Project 914 3.6: Part 17

The final details: Corner-balancing, alignment, paint, protection, and a performance chip

December 10, 2010

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Project 914 3.6: Part 17 1
Project 914 3.6: Part 17 2
Project 914 3.6: Part 17 3
Project 914 3.6: Part 17 4
Project 914 3.6: Part 17 5
Project 914 3.6: Part 17 6

Confession: Project 914 3.6 is nearing completion, and has turned out far better than intended. This wasn’t supposed to be a concours-quality car, but that’s what it has become.

Of course, “too nice” is a great problem to have, but it does have one downside: It makes the thought of the first scratch or ding especially painful. Thus, I looked into options for paint protection. After a final paint buffing, I decided to have a “clear bra” vinyl coating installed on areas prone to rock chips, and had a local company come by and install 3M film on the hood. I had it removed immediately, however, because the film’s heavy “orange peel” surfaces didn’t appeal to me.

There had to be a better way, and there was: Another type of clear film, made by Venture Shield, is far smoother and a lot harder to spot. I would, however, have to travel a ways to get it installed — and before I made that two-hour drive, I would need to get an alignment so I wouldn’t kill my brand-new tires.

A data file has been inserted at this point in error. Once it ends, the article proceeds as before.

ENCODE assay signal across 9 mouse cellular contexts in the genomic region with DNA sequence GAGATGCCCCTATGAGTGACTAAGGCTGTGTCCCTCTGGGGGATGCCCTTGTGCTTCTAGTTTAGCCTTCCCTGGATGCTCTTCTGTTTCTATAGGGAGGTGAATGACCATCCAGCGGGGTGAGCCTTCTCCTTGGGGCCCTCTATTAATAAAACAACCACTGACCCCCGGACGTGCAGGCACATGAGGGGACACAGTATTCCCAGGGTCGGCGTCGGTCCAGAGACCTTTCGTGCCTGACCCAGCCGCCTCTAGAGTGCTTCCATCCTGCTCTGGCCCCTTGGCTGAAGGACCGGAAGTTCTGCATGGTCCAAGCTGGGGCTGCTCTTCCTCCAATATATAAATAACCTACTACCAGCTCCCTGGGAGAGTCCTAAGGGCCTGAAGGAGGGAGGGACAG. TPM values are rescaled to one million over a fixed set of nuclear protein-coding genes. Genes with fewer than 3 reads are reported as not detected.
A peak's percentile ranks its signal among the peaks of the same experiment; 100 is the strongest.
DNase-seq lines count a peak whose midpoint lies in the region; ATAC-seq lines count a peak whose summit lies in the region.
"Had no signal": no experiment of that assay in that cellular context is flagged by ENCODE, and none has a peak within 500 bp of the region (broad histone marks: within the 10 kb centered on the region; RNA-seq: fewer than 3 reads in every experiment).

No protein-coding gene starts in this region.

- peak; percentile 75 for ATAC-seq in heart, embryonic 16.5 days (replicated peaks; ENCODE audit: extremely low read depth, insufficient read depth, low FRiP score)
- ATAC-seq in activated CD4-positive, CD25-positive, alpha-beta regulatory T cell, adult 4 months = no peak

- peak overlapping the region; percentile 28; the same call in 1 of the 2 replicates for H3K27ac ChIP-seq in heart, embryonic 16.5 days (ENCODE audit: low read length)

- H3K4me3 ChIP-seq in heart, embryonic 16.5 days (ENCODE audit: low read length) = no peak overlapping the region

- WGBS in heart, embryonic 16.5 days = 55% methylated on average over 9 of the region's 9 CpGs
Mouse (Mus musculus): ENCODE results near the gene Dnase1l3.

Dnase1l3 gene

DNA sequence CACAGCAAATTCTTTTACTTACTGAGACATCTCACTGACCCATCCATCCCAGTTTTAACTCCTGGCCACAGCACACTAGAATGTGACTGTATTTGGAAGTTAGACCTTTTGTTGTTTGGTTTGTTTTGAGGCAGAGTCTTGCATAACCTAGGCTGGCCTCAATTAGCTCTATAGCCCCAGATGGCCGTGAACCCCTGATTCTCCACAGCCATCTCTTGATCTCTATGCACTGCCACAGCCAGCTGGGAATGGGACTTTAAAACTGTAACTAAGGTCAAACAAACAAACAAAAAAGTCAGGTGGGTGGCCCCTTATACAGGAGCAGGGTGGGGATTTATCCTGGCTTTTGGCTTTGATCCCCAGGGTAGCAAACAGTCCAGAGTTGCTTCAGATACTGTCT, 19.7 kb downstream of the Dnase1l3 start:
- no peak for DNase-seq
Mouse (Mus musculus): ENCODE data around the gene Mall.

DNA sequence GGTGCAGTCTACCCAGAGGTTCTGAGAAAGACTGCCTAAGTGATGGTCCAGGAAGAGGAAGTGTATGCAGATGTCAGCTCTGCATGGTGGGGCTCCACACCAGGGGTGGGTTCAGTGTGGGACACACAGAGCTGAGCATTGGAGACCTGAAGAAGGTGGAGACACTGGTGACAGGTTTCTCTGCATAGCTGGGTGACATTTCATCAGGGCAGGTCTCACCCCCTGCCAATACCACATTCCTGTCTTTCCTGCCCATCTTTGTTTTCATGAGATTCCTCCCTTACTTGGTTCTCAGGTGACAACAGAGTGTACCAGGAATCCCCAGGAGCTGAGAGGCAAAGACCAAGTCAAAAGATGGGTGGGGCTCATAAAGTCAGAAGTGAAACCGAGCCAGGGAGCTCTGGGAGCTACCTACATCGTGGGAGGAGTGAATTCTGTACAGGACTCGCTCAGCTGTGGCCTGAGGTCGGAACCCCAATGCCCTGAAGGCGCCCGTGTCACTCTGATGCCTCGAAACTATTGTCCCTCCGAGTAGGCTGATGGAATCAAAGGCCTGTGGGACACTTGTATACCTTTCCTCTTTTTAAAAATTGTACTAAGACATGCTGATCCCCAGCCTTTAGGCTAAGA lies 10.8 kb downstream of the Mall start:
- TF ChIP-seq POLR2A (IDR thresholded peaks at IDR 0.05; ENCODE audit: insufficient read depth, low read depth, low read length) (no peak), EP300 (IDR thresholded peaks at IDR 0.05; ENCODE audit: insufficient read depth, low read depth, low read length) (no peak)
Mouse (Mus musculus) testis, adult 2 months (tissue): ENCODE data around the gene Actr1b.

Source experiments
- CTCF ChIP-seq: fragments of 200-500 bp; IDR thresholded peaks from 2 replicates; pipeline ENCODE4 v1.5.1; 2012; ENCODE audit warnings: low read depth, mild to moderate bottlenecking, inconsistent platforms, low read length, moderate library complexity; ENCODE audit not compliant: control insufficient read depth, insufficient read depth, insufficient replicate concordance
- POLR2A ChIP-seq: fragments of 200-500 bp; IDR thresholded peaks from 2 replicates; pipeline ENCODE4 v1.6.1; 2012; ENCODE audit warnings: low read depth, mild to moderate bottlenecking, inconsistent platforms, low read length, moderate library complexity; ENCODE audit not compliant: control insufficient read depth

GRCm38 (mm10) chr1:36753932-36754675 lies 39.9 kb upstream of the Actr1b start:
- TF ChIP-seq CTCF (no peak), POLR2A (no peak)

While I would leave the final alignment settings to a professional, I decided to tackle my first four-wheel alignment at home because I wanted to corner-balance the car, too. Corner-balancing addresses the weight at each of a car’s four wheels, taking into account not just weight bias from front to rear but also side-to-side weights and weight differences between the front-left/right-rear and front-right/ left-rear wheels.

When you corner-balance a car, you add or subtract weight from each wheel as necessary to better balance the car, a process that requires an expensive set of scales and a suspension system that allows fine-tuning of the ride height at each corner of the car. To get an idea of what corner-balancing addresses, picture a chair with one short leg — one that rocks uncomfortably when used. Well, a car with a tire that has less weight on it than it should will be uncomfortable when used, too; the tire may lock up easily under braking and the car won’t handle as well as it could.

Due to the equipment required, corner-balancing is outside the scope of most home builders. As it turns out, it’s outside the scope of most professional alignment shops, too. We called a few and, when asked if they could perform a corner balance, most asked, “What’s that?” While race-prep shops often have the right equipment to do a corner-balance, I found out a friend of mine did, too. When he offered to loan me his set of scales and help me, I decided to take him up on the offer.

Each scale has a cord that attaches to a master display where the weight readings can be viewed. In addition, we placed special ball-bearing plates under the tires so the car’s suspension could move more freely as we made adjustments. To achieve the best results, corner-balancing and suspension alignment should be done together. Your alignment settings should be based on how you will drive the car. While you can usually squeeze more performance out of a more aggressive setting, it will come at the expense of tire wear. Even so, I chose an aggressive setting due to the 3.6-liter engine’s power and my intended usage: fast backroad drives.

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